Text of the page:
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Indy's offense puts up 45 points as Colts go 10-0

CINCINNATI (AP) -- In a game of pinball offense, Peyton Manning
showed he's still the greatest wizard of them all.

He called the right plays. He made incredible passes. And,
ominously, he showed that the unbeaten Indianapolis Colts are just
starting to hit their stride.

Manning threw three touchdown passes in an offense that reached
the end zone on its first five possessions Sunday, setting up a
45-37 victory over the awe-struck Cincinnati Bengals.

"He's unbelievable," Bengals quarterback Carson Palmer
marveled. "They're unbelievable."

They're the 17th team to go 10-0 and the first since Denver in
1998. With the defense faltering for the first time and
Cincinnati's defense geared to stop running back Edgerrin James, it
was up to Manning to protect that perfect record.

He did it with his unique flair, sizing up the defense at the
line and then calling the right play to beat it.

"Peyton's the best," said tight end Dallas Clark, who had
career highs with six catches for 125 yards against a blitzing
defense. "If he sees it, we're going to take advantage of it."

The Bengals (7-3) couldn't stop him until it was too late.
Manning went 24-of-40 for 365 yards with one interception, while
James had 89 yards and a pair of touchdowns.

Coming off his record-setting 49-touchdown season, Manning took
some time to get going. He's found his stride -- 18 touchdown passes
in the last seven games, a threat to score on every snap.

"It's been a while since we've been in a shootout," he said.
"We had been running the ball, and I think Cincinnati came in and
said, 'Hey, we don't want to let Edgerrin James get established.'
We were kind of thinking they might be thinking that. So we came
out and threw it."

Johnson gave the Bengals confidence with an early 68-yard
touchdown catch and another novel celebration. He removed his
helmet on the sideline, knelt in front of a cheerleader and took
her hand in a mock proposal. Back at the bench, he wrote on a dry
erase board: "T.O. I Got You Baby."

In the end, Manning got them.

Johnson and Palmer drove to Indianapolis to watch Manning and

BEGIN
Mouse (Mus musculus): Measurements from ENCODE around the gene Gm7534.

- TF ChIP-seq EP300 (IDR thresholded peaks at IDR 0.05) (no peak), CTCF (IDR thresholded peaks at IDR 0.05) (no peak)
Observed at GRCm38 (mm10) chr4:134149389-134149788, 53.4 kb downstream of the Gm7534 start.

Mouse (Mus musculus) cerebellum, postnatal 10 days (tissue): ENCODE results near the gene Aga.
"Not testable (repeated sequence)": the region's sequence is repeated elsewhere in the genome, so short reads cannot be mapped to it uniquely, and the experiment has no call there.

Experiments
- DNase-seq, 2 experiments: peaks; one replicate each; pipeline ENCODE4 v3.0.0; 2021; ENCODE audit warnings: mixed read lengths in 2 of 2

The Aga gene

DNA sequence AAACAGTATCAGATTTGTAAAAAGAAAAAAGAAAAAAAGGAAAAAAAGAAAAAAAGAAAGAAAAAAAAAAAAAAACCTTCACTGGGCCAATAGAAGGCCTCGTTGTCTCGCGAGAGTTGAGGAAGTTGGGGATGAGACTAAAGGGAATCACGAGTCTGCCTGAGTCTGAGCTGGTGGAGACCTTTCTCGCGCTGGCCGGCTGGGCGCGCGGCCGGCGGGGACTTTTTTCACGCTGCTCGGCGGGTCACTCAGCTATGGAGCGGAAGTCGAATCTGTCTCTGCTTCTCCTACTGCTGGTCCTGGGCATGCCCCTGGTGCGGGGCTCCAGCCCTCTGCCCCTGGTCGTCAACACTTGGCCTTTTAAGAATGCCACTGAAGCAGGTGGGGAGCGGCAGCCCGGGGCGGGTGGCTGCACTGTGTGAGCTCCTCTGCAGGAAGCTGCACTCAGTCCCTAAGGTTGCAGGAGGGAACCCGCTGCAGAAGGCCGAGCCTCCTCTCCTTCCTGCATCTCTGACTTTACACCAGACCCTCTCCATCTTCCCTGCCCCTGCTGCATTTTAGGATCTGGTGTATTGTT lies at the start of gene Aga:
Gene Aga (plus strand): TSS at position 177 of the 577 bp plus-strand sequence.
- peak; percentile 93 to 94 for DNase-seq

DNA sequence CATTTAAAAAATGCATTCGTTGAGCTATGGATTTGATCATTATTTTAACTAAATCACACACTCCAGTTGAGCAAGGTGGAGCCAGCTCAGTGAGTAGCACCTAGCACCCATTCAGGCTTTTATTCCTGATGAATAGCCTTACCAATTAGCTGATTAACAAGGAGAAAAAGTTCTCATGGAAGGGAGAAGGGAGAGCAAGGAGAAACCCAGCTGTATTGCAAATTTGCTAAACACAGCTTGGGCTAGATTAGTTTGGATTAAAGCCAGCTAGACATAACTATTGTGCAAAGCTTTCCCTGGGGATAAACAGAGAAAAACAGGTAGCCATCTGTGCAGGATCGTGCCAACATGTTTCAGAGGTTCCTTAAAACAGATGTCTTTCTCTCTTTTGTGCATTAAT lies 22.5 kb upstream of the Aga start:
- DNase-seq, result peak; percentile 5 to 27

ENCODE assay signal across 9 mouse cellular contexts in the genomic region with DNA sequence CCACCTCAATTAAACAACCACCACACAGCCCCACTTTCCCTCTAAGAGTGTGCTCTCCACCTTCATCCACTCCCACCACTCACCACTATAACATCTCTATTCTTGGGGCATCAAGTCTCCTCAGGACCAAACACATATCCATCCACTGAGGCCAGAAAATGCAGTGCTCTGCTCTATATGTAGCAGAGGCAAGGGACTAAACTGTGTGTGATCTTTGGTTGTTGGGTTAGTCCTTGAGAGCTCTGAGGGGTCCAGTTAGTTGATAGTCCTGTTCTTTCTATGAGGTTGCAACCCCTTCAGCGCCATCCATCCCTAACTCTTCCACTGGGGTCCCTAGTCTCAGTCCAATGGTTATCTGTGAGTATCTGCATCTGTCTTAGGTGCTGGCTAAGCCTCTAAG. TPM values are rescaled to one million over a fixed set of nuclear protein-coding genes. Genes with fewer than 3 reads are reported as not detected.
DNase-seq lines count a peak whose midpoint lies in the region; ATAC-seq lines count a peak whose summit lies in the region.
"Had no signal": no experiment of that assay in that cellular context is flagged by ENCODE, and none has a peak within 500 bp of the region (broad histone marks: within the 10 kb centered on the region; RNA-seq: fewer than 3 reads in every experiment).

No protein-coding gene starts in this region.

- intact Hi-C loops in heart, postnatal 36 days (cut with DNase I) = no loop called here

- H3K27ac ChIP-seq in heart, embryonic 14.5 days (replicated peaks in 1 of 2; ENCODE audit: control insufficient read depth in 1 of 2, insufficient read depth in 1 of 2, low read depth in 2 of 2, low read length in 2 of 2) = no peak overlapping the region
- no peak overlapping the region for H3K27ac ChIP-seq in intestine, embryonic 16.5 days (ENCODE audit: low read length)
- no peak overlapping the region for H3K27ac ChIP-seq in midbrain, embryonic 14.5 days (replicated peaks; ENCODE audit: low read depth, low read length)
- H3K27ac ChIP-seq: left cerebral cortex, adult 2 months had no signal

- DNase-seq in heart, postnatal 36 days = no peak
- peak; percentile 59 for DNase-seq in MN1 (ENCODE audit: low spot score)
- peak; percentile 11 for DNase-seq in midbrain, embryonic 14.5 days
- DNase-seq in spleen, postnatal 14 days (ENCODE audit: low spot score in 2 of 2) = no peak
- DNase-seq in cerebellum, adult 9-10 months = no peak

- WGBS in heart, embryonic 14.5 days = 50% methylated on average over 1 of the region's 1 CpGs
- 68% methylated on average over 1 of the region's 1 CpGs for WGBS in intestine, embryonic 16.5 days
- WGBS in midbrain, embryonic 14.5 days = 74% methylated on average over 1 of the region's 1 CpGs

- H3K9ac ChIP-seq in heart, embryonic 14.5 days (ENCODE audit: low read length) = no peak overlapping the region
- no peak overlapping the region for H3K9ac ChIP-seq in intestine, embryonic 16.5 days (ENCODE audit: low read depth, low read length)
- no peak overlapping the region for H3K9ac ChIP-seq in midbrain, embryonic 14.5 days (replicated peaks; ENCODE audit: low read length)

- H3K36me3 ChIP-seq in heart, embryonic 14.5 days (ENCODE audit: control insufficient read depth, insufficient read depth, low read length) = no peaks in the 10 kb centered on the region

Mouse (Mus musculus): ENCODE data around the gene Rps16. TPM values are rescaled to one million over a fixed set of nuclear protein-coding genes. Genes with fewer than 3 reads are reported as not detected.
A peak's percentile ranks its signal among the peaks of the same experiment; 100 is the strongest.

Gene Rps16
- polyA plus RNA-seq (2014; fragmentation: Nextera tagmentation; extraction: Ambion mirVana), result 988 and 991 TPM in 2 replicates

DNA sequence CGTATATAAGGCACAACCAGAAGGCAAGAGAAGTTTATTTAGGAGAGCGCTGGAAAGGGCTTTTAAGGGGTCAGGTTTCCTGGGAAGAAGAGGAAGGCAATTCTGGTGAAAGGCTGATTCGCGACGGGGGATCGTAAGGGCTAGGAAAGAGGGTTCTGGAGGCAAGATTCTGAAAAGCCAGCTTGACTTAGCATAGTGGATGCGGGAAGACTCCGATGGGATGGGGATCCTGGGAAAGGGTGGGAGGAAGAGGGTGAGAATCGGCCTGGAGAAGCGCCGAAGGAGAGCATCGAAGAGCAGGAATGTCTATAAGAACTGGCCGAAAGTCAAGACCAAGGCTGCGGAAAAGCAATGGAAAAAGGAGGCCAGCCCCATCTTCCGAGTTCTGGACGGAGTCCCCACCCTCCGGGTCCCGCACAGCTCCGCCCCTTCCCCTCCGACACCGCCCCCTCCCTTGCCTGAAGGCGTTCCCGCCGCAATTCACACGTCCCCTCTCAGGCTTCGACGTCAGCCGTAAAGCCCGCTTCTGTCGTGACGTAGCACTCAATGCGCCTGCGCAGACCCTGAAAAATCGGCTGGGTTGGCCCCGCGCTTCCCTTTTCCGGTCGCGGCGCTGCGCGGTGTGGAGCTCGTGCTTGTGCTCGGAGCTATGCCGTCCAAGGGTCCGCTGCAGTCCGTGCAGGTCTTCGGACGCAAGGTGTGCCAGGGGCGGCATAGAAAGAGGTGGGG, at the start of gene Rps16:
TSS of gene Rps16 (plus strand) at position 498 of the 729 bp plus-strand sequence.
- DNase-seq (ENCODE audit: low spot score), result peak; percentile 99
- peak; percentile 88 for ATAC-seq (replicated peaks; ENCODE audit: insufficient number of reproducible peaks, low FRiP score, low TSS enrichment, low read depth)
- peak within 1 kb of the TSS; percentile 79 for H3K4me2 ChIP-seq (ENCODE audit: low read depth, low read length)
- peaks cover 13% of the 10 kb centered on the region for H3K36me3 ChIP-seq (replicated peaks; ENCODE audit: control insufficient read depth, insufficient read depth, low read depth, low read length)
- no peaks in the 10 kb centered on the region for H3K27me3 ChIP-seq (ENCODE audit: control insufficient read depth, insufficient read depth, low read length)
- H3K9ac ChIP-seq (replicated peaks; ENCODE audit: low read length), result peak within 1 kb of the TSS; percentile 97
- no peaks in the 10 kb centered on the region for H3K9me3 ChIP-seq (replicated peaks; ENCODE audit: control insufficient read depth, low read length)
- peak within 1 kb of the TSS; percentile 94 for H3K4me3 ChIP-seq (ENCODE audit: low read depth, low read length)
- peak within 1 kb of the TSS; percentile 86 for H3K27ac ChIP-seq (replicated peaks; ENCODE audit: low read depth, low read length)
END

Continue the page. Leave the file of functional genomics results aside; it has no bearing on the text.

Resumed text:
Marvin Harrison work their magic in a Monday night game last
season, hoping to pick up some pointers. On Sunday, they learned
not to try to one-up them.

Harrison had five catches, reaching 900 career receptions faster
than anyone in NFL history. And Manning had a perfect passer rating
after those first five touchdown drives that set the tone.

Johnson backed up his guarantee that the Colts couldn't cover
him. The Pro Bowl receiver had eight catches for a career-high 189
yards. But it wasn't enough in a game of unrelenting offense.

"Looking at that offense from the sideline, it's unfair,"
Johnson said. "We're going to see them again, believe me."

Huddles were disregarded and the defenses were flat-out dissed
by a pair of quarterbacks who made it look so simple. The first six
possessions resulted in five touchdowns, one field goal and two
perfect passer ratings.

It was so outrageous that Palmer and some of his teammates
laughed in disbelief on the sideline during the closing seconds of
the first half.

Manning was flawless on the Colts' first five possessions,
throwing for three touchdowns while the offense rolled up 301 yards
and scored 35 points.

Then, the Colts got greedy and made it a game.

Instead of running down the clock and taking a 15-point lead
into halftime, they tried to score after getting the ball back at
their 28-yard line with 1:25 to go. Manning slipped as he threw a
pass, and the ball went directly to Keiwan Ratliff for the Bengals'
NFL-high 21st interception.

That set up Rudi Johnson's second touchdown run, cutting it to
35-27 -- the second-most points ever scored in the first half of an
NFL game. The Jets and Buccaneers combined for 70 in 1985.

Surely, they couldn't keep up this pace, could they?

At the start of the second half, they did. Palmer opened with
his second touchdown pass, getting the Bengals to within a point.
Then the Colts showed their diversity, letting James carry 10 times
in a 77-yard touchdown drive.

Which quarterback would blink first?

It was Palmer, who finished 25-of-38 for 335 yards. His only
poor throw was picked off by Marlin Jackson, setting up Mike
Vanderjagt's 19-yard field goal for a 45-34 lead with 6:16 to go.

One mistake too many.

"You've got to be perfect," Palmer said. "It's unbelievable
what they do."

Game notes
There were more guards on the sidelines and no security
problems for the first game after a fan ran onto the field and took
the ball from Brett Favre. ... Harrison became the sixth receiver
with 900 career catches. ... The Colts' 35 points in the first half
matched the most ever against Cincinnati in the half. Houston also
scored 35 in a 42-21 victory on Nov. 18, 1979. ... Johnson's
explanation of his touchdown celebration: "I reached deep into my
bag of tricks -- a proposal, something that everybody does and then
their life is over. If somebody tops that, I'm going to stop
celebrating."